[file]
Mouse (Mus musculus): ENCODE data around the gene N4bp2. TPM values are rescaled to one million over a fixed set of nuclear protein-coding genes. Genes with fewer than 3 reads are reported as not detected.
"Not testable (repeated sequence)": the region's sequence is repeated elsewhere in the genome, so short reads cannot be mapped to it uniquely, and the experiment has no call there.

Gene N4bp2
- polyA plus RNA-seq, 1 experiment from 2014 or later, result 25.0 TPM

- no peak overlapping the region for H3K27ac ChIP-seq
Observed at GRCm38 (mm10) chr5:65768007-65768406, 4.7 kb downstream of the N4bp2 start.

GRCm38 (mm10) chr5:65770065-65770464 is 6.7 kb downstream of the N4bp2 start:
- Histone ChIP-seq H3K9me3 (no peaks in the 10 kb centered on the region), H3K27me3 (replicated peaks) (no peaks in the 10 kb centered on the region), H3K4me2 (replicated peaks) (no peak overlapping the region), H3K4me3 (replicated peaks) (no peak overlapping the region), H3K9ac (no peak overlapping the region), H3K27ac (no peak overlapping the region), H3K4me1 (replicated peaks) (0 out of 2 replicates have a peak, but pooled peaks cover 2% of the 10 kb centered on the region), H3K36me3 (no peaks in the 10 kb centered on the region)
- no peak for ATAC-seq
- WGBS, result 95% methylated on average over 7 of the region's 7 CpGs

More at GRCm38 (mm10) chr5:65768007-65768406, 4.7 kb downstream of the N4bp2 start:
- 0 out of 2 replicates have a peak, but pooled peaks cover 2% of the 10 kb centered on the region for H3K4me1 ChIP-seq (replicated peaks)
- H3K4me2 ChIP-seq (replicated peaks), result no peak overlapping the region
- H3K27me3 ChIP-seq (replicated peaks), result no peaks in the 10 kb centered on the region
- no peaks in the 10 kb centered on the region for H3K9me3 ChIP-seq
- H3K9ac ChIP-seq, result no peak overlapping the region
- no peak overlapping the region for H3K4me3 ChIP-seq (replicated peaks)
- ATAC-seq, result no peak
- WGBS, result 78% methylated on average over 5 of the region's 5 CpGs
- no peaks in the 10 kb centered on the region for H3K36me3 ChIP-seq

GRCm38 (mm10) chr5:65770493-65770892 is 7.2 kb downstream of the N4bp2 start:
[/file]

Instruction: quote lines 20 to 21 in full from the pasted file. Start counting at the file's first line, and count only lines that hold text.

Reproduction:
- no peaks in the 10 kb centered on the region for H3K36me3 ChIP-seq

GRCm38 (mm10) chr5:65770493-65770892 is 7.2 kb downstream of the N4bp2 start: